NBCUniversal was slapped with a $275 million lawsuit by Covington student Nick Sandmann on Wednesday. Sandmann’s lawyers have accused the network of defaming him during their coverage of a viral stand off between the student and a native American tribal elder at the Lincoln Memorial in January.
“NBCUniversal’s attacks on Nicholas included at least fifteen defamatory television broadcasts, six defamatory online articles, and many tweets falsely accusing Nicholas and his Covington Catholic High School (‘CovCath’) classmates of racists acts,” the suit reads. “NBCUniversal created a false narrative by portraying the ‘confrontation’ as a ‘hate crime’ committed by Nicholas.”
The suit also accused the network of “relying heavily on biased and unreliable sources without conducting any reasonable investigation of the circumstances surrounding the January 18 incident.”
The suit was filed in in the Eastern District of Kentucky by attorneys Todd V. McMurtry and Lin Wood. You can read the full complaint here.
Reps for NBCUniversal did not immediately respond to request for comment from TheWrap.
The most recent legal action is only the latest for the litigious high school student and his family who also filed a $275 million suit against CNN last month and a $250 million suit against the Washington Post back in February. Both earlier suits were also for defamation based on coverage from Sandmann’s January standoff.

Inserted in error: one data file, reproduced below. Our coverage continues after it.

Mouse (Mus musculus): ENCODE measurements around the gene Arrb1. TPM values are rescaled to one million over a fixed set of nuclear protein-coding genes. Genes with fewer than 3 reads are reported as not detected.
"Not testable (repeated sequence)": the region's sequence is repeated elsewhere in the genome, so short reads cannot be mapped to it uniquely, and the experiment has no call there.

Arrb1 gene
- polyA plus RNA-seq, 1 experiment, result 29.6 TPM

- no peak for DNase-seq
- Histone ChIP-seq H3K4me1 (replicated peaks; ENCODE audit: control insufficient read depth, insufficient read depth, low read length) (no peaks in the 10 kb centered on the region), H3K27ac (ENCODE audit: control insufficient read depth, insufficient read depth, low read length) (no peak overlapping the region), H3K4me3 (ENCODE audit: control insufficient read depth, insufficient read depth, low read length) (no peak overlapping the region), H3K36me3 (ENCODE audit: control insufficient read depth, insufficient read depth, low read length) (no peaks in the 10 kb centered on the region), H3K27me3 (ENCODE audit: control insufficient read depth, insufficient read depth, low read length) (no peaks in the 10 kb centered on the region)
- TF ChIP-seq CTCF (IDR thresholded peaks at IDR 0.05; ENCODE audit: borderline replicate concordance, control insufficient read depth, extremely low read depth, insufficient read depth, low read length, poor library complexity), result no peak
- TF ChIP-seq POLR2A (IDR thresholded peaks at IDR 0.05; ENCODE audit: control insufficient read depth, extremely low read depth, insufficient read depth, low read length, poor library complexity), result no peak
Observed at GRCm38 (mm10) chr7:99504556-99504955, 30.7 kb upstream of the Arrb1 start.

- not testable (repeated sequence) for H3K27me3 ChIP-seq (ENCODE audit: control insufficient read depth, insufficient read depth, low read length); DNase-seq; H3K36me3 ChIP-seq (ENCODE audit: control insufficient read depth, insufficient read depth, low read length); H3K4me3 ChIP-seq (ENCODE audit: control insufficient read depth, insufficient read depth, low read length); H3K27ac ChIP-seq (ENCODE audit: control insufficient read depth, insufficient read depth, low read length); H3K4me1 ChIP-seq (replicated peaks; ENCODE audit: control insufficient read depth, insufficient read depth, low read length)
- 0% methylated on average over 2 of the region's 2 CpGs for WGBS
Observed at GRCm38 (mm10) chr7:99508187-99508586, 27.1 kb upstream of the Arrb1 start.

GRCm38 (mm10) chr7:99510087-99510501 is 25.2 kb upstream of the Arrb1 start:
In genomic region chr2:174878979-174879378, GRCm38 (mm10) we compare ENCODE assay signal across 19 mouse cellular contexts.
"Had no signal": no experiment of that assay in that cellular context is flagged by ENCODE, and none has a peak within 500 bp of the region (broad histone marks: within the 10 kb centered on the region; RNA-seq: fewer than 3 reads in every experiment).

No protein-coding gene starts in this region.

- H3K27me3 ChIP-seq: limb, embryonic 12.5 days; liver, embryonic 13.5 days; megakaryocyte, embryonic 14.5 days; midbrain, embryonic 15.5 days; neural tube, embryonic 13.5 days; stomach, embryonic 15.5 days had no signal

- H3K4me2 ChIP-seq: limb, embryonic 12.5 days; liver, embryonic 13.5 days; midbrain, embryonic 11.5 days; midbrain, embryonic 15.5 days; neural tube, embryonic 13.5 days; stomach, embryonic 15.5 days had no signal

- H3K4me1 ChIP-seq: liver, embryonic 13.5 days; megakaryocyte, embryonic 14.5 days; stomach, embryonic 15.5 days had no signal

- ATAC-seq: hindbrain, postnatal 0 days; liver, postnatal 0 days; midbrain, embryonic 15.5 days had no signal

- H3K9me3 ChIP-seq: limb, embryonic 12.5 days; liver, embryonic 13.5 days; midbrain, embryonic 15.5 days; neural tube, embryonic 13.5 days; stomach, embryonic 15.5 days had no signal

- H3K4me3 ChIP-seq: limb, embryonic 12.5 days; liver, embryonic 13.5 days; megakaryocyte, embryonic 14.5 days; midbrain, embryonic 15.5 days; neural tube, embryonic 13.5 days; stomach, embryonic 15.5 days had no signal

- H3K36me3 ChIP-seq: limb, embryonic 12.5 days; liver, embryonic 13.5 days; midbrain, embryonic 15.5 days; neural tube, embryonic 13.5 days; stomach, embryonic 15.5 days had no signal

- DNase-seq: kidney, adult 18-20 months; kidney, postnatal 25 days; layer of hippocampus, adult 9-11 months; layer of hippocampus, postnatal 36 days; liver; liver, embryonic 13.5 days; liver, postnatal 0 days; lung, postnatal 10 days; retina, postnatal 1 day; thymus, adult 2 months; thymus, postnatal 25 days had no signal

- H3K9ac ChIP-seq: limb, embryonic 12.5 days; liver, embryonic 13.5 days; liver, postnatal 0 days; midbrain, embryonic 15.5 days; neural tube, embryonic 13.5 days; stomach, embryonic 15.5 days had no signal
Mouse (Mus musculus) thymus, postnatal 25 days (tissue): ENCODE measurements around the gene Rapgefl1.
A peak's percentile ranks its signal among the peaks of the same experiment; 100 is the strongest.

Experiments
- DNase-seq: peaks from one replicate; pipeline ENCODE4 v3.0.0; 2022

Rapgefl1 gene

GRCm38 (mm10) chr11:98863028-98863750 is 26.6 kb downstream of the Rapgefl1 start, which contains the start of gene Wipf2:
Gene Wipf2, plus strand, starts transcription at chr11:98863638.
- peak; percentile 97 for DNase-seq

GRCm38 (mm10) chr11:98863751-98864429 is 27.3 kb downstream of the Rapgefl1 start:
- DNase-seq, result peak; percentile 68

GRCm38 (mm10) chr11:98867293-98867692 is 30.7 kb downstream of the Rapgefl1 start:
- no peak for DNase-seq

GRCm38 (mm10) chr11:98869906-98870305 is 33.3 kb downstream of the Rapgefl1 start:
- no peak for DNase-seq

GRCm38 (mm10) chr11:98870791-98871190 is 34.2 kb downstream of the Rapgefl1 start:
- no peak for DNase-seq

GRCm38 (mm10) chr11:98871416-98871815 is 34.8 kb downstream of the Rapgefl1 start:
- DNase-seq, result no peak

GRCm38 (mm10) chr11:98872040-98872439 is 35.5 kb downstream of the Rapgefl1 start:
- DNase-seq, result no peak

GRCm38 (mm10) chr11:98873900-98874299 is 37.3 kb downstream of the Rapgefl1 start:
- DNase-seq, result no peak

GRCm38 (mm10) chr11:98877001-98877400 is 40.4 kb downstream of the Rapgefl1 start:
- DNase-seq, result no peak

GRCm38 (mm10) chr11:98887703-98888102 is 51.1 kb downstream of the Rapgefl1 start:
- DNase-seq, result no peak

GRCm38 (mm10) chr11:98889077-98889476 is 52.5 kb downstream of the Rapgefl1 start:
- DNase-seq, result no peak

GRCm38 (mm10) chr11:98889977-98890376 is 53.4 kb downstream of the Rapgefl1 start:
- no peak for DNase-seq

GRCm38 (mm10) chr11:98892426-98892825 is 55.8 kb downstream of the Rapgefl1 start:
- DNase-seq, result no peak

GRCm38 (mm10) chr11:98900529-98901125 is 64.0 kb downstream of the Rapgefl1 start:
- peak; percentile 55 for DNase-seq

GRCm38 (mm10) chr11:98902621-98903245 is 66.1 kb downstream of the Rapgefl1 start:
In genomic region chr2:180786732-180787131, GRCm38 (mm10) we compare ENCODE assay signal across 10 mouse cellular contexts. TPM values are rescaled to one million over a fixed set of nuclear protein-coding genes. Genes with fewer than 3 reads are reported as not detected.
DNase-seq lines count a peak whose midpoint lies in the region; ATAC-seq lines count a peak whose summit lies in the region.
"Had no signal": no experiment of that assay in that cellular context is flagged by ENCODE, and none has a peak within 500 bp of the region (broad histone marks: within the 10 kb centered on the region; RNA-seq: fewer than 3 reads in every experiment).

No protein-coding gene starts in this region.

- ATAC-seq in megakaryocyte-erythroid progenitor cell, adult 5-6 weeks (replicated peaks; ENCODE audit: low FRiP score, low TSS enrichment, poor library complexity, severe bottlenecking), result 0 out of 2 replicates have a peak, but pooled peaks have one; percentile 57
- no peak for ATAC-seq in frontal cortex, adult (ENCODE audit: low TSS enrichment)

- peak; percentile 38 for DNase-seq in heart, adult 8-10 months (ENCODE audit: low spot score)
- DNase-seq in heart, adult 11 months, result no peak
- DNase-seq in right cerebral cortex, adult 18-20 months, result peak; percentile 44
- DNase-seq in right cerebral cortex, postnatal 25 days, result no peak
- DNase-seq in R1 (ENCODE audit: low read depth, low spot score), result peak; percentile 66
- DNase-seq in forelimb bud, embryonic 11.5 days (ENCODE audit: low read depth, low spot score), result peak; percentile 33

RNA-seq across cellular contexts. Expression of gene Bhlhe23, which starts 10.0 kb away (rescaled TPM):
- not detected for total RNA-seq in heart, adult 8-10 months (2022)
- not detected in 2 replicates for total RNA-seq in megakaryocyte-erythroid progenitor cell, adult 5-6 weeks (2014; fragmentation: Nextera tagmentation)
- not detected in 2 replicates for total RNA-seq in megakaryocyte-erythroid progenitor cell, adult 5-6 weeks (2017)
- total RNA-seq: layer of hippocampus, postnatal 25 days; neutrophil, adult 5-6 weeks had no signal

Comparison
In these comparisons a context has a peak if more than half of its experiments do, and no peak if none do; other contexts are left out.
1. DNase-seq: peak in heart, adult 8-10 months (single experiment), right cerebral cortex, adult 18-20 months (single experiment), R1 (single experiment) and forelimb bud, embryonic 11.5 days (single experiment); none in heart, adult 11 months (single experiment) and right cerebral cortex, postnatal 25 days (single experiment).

Multiple first amendment attorney’s who spoke with TheWrap in February said the legal efforts had virtually no chance of success, though the Washington Post issued a lengthy editor’s note to some of their earlier Sandmann reporting back in March.
The incident rocketed into the national consciousness when on Jan. 19, Sandmann and a number of other students from Covington Catholic High School were confronted by Nathan Phillips, a native American tribal elder on the steps of the Lincoln Memorial. While many students were seen chanting and making what were later described as disrespectful gestures, Sandmann bore the brunt of media attention and online outrage.
A GQ writer called for the students to be doxxed, a freelancer at Vulture wished death on the students and their families and film producer Jack Morrissey shared a gruesome image of the students going into a wood chipper.
In an interview with the “Today” show a week later, Sandmann said he wished he would have just moved away, but pointedly refused to apologize.
“As far as standing there, I had every right to do so. My position is that I was not disrespectful to Mr. Phillips. I respect him. I’d like to talk to him,” he said. “But I can’t say that I’m sorry for listening to him and standing there.”